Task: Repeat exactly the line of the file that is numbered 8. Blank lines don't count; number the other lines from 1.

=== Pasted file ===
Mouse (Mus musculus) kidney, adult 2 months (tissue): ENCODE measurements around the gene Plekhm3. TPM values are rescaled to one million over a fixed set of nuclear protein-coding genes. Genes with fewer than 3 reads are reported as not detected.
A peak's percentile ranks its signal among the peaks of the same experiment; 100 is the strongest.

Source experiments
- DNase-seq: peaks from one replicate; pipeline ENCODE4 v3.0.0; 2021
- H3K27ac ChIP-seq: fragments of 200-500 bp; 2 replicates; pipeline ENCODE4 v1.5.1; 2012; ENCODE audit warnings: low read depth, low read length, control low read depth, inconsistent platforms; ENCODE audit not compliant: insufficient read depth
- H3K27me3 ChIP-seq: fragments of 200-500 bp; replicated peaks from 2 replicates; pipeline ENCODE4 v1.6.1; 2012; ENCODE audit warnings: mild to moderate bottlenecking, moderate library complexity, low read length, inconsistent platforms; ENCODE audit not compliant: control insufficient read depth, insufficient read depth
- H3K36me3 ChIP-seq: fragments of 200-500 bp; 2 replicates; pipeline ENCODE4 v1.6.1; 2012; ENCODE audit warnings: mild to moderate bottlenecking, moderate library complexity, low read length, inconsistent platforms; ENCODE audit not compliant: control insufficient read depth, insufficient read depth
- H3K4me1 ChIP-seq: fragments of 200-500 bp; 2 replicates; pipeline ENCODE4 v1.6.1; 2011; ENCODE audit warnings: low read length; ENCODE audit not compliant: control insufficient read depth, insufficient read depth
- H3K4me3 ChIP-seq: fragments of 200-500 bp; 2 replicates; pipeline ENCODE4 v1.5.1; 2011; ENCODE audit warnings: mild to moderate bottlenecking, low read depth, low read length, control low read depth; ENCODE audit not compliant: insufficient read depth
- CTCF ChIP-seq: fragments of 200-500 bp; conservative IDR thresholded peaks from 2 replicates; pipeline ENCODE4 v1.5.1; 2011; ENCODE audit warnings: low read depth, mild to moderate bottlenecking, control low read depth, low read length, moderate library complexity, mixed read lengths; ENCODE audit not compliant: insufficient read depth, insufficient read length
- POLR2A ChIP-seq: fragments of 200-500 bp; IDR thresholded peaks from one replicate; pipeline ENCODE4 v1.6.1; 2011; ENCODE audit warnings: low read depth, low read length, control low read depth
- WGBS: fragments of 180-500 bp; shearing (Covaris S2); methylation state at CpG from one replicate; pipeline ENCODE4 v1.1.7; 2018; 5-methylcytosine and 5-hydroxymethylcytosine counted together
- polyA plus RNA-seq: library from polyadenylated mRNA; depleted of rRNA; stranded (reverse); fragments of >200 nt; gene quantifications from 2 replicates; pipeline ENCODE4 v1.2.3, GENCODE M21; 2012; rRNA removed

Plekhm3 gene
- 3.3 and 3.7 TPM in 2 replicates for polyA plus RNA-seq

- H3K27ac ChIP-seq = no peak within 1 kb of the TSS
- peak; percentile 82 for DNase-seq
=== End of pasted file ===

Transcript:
- H3K4me1 ChIP-seq: fragments of 200-500 bp; 2 replicates; pipeline ENCODE4 v1.6.1; 2011; ENCODE audit warnings: low read length; ENCODE audit not compliant: control insufficient read depth, insufficient read depth